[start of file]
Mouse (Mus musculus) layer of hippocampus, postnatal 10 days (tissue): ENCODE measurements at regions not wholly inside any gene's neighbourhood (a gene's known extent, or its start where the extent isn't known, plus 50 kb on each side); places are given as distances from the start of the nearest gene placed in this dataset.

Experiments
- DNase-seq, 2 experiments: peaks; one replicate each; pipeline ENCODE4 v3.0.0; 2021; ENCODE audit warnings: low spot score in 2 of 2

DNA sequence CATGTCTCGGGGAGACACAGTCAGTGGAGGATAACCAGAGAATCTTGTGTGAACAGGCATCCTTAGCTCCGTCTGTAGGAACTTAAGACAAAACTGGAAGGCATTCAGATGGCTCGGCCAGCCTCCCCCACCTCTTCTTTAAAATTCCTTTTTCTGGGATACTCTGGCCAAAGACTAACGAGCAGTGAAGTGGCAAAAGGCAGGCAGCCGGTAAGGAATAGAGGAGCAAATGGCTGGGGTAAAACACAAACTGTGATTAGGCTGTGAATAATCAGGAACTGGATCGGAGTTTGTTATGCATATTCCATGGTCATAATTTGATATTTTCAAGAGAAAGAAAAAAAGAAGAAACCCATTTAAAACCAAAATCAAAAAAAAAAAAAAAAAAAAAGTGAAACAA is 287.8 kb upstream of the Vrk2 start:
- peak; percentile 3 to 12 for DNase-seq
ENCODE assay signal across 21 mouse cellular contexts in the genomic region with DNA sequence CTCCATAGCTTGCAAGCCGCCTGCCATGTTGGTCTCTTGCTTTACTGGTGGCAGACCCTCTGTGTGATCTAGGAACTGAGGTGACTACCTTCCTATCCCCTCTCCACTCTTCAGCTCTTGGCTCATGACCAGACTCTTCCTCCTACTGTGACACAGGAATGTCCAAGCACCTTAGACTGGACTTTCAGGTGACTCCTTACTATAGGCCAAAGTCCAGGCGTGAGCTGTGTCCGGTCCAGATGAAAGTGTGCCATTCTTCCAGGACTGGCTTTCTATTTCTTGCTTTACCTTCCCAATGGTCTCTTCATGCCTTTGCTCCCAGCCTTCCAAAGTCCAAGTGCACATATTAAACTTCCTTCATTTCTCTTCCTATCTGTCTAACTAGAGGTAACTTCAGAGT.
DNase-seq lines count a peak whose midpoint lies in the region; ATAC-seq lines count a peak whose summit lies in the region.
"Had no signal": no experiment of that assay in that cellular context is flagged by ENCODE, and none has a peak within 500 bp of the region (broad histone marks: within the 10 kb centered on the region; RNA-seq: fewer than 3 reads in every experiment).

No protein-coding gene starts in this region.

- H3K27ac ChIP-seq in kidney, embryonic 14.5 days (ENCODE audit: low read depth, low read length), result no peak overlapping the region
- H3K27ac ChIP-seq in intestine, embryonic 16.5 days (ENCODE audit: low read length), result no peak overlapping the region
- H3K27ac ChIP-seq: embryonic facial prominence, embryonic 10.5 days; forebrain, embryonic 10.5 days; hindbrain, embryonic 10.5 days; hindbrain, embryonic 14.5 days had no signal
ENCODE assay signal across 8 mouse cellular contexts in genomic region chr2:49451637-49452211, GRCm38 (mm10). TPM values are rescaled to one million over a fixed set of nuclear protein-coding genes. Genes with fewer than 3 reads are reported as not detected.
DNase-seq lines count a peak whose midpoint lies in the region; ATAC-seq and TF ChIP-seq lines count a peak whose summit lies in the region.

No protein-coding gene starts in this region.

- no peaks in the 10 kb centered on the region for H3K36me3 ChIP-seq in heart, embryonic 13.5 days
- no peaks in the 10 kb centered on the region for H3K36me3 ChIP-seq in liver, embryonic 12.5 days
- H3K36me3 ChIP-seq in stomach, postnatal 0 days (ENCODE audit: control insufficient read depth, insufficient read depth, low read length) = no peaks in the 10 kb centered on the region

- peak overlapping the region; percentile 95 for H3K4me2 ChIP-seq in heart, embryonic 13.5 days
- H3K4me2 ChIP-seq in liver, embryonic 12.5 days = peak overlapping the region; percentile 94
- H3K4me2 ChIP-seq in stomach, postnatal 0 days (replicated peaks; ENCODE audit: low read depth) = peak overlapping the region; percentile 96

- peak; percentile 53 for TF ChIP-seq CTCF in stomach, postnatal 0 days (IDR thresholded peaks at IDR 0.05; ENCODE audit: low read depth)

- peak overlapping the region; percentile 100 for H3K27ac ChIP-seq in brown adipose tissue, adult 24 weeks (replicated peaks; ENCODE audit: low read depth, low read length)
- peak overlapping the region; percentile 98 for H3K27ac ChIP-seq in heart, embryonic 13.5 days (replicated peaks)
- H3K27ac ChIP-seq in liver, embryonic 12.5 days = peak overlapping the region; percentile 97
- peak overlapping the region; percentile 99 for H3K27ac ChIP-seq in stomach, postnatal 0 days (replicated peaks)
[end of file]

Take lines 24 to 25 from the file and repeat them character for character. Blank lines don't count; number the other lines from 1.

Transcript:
- peak overlapping the region; percentile 98 for H3K27ac ChIP-seq in heart, embryonic 13.5 days (replicated peaks)
- H3K27ac ChIP-seq in liver, embryonic 12.5 days = peak overlapping the region; percentile 97